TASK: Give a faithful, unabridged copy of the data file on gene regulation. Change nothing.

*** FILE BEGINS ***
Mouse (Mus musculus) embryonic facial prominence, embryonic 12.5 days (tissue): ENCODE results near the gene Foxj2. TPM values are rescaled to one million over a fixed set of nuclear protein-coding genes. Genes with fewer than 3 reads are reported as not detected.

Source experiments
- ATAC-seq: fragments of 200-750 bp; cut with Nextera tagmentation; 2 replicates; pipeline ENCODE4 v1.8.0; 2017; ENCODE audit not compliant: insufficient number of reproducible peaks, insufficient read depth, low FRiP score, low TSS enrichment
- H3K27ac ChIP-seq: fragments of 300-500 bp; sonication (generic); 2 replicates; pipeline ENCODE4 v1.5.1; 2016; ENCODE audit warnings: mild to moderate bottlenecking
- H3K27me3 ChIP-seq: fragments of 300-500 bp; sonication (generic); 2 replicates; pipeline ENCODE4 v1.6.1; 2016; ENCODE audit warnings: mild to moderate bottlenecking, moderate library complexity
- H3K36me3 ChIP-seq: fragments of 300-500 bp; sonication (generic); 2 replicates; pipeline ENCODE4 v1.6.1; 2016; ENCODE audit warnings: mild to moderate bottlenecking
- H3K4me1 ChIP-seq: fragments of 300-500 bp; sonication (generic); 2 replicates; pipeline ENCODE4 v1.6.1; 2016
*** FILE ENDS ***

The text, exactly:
Mouse (Mus musculus) embryonic facial prominence, embryonic 12.5 days (tissue): ENCODE results near the gene Foxj2. TPM values are rescaled to one million over a fixed set of nuclear protein-coding genes. Genes with fewer than 3 reads are reported as not detected.

Source experiments
- ATAC-seq: fragments of 200-750 bp; cut with Nextera tagmentation; 2 replicates; pipeline ENCODE4 v1.8.0; 2017; ENCODE audit not compliant: insufficient number of reproducible peaks, insufficient read depth, low FRiP score, low TSS enrichment
- H3K27ac ChIP-seq: fragments of 300-500 bp; sonication (generic); 2 replicates; pipeline ENCODE4 v1.5.1; 2016; ENCODE audit warnings: mild to moderate bottlenecking
- H3K27me3 ChIP-seq: fragments of 300-500 bp; sonication (generic); 2 replicates; pipeline ENCODE4 v1.6.1; 2016; ENCODE audit warnings: mild to moderate bottlenecking, moderate library complexity
- H3K36me3 ChIP-seq: fragments of 300-500 bp; sonication (generic); 2 replicates; pipeline ENCODE4 v1.6.1; 2016; ENCODE audit warnings: mild to moderate bottlenecking
- H3K4me1 ChIP-seq: fragments of 300-500 bp; sonication (generic); 2 replicates; pipeline ENCODE4 v1.6.1; 2016